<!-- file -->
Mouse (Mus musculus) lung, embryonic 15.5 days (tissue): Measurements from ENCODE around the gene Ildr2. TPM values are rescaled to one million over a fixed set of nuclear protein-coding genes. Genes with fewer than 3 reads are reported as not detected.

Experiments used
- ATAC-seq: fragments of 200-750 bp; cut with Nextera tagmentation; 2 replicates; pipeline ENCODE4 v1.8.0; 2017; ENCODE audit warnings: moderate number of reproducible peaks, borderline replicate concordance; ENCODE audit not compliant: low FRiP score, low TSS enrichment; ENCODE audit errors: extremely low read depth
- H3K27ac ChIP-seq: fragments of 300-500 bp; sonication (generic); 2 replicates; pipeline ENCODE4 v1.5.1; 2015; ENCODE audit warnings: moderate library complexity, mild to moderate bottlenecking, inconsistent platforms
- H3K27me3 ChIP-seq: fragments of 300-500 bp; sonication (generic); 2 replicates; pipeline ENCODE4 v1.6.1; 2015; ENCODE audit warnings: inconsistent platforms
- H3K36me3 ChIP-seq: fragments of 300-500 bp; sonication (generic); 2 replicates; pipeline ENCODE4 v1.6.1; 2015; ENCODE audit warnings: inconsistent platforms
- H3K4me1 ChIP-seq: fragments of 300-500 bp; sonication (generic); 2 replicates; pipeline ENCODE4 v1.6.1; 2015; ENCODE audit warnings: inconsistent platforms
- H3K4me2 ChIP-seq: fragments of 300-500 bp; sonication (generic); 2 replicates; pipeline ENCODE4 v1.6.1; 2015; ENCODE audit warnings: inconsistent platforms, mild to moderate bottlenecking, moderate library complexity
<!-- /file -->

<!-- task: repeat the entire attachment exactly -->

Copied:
Mouse (Mus musculus) lung, embryonic 15.5 days (tissue): Measurements from ENCODE around the gene Ildr2. TPM values are rescaled to one million over a fixed set of nuclear protein-coding genes. Genes with fewer than 3 reads are reported as not detected.

Experiments used
- ATAC-seq: fragments of 200-750 bp; cut with Nextera tagmentation; 2 replicates; pipeline ENCODE4 v1.8.0; 2017; ENCODE audit warnings: moderate number of reproducible peaks, borderline replicate concordance; ENCODE audit not compliant: low FRiP score, low TSS enrichment; ENCODE audit errors: extremely low read depth
- H3K27ac ChIP-seq: fragments of 300-500 bp; sonication (generic); 2 replicates; pipeline ENCODE4 v1.5.1; 2015; ENCODE audit warnings: moderate library complexity, mild to moderate bottlenecking, inconsistent platforms
- H3K27me3 ChIP-seq: fragments of 300-500 bp; sonication (generic); 2 replicates; pipeline ENCODE4 v1.6.1; 2015; ENCODE audit warnings: inconsistent platforms
- H3K36me3 ChIP-seq: fragments of 300-500 bp; sonication (generic); 2 replicates; pipeline ENCODE4 v1.6.1; 2015; ENCODE audit warnings: inconsistent platforms
- H3K4me1 ChIP-seq: fragments of 300-500 bp; sonication (generic); 2 replicates; pipeline ENCODE4 v1.6.1; 2015; ENCODE audit warnings: inconsistent platforms
- H3K4me2 ChIP-seq: fragments of 300-500 bp; sonication (generic); 2 replicates; pipeline ENCODE4 v1.6.1; 2015; ENCODE audit warnings: inconsistent platforms, mild to moderate bottlenecking, moderate library complexity